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[#] Mon Feb 12 2024 11:04:44 EST from LoanShark

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Now if you sent it up to your CI/CD pipeline, we will probably be in

the next ice age before it finishes. What's with those things anyway?


Each build node tends to be hosted on whatever AWS instance type has sufficient RAM to get the job done, meaning you're only going to have from 2 thru 8 hardware threads, typically.

[#] Mon Feb 12 2024 11:05:44 EST from LoanShark

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2024-02-02 15:28 from LadySerenaKitty
Recompiling FreeBSD kernel and world only takes a few hours on older
hardware.  Mere minutes on newer stuffs.

I struggle to believe that's accurate if you're talking about a full desktop env including browser etc.

[#] Mon Feb 12 2024 18:09:24 EST from IGnatius T Foobar

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Each build node tends to be hosted on whatever AWS instance type has

sufficient RAM to get the job done, meaning you're only going to have

from 2 thru 8 hardware threads, typically.

Maybe that's it. All I know is that the pipeline runs at glacial speed no matter what I put into it.

[#] Sat Mar 02 2024 23:15:11 EST from IGnatius T Foobar

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Here's something interesting.

[ https://wiki.debian.org/ReleaseGoals/64bit-time ]

Debian is changing `time_t` to 64-bits on all 32-bit architectures except i386.

Seems like they've decided that i386 isn't going to be around in any significant way when the 32-bit time_t rollover happens on 2038-Jan-19. They might be right. It's less than 15 years away. They seem to believe that 32-bit ARM is the one architecture that is likely to still be in somewhat widespread use by then, simply because it's in so many embedded devices.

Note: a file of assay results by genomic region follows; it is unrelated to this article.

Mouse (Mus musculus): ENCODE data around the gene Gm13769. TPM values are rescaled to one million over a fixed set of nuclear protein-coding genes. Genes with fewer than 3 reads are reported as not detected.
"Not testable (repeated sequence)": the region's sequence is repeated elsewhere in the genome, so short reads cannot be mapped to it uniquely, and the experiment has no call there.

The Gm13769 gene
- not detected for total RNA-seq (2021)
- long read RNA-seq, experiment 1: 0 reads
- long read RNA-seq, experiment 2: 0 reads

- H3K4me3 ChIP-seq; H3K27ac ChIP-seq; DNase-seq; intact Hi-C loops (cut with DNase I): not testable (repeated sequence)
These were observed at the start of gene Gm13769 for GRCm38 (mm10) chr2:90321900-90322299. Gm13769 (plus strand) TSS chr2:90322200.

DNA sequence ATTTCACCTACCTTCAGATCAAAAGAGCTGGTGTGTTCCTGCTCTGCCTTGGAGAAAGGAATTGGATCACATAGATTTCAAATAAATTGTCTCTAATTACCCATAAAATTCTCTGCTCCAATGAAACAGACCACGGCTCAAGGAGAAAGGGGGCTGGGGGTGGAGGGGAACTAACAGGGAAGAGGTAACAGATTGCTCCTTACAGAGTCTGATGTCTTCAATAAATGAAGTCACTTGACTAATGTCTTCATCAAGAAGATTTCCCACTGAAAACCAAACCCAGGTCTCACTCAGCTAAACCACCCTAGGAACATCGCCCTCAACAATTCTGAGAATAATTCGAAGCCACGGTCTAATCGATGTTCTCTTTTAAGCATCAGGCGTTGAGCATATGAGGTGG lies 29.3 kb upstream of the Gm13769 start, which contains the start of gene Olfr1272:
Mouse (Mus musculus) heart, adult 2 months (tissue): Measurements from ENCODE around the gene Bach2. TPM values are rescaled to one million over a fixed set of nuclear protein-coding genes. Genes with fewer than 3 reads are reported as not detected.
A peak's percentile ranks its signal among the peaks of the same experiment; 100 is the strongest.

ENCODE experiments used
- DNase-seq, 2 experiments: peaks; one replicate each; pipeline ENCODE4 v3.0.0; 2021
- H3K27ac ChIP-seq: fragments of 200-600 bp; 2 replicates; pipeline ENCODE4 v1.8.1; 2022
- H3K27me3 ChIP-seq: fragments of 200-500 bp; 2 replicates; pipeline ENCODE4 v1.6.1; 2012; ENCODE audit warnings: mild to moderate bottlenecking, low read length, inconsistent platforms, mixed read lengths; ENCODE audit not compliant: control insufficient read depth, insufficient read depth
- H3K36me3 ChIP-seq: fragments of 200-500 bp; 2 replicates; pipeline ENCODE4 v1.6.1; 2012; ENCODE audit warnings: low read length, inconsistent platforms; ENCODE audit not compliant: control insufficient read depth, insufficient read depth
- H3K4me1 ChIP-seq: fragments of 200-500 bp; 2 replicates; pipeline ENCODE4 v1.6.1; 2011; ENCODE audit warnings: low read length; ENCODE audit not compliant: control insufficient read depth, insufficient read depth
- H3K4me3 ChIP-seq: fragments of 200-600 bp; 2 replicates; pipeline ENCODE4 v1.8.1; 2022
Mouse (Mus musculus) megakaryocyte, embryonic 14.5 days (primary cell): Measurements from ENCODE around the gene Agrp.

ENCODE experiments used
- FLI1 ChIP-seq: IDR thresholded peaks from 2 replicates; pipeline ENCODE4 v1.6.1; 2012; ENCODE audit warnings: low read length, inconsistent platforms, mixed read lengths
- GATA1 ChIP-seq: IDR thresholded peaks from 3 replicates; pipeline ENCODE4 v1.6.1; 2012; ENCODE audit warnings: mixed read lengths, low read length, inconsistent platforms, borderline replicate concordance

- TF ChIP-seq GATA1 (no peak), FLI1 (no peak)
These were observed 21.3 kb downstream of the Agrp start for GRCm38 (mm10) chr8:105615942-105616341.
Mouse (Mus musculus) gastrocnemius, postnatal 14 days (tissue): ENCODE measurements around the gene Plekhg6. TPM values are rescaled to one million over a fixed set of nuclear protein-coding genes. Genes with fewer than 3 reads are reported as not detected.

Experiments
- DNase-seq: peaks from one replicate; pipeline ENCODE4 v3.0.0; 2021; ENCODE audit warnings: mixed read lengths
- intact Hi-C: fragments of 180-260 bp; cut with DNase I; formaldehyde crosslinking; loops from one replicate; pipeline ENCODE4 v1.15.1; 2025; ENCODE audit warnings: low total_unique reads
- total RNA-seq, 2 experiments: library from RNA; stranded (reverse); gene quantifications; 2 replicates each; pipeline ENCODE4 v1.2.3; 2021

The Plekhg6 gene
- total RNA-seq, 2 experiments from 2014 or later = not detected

It's an interesting read. They're aware that it's going to cause problems and trying to figure out just how much of a problem and where it will be.

I can tell everyone for certain that Citadel has time_t values embedded in its on-disk database format, so if you're running Citadel on 32-bit ARM you should probably dump your database and reload it on 64-bit before they make the change. If you're running it on 32-bit i386 (like I am...) you have until 2038 to do that.

And hopefully there either won't be a transition to 128-bit computing, or it'll happen long after we're dead. I can't envision a use for an address space wider than 64-bits, but I'm sure they said that about 32 and 16 at one time.

[#] Sun Mar 03 2024 07:08:43 EST from Nurb432

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I thought Debian dropped 32 bit support anyway in the last release. 

Perhaps i was wrong



[#] Mon Mar 04 2024 09:27:30 EST from IGnatius T Foobar

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Red Hat (and Fedora) and Ubuntu have stopped building i386, SuSE still builds it but doesn't officially support it, but Debian still has an i386 build.
However, they don't seem to be concerned over i386, expecting that i386 will be well and truly out of service by 2038.

This is more about 32-bit ARM, which is anticipated to continue as a nice way to make embedded systems smaller. Memory savings could be up to 30% in some cases. So they've decided to "break" time_t to keep the architecture alive past 2038.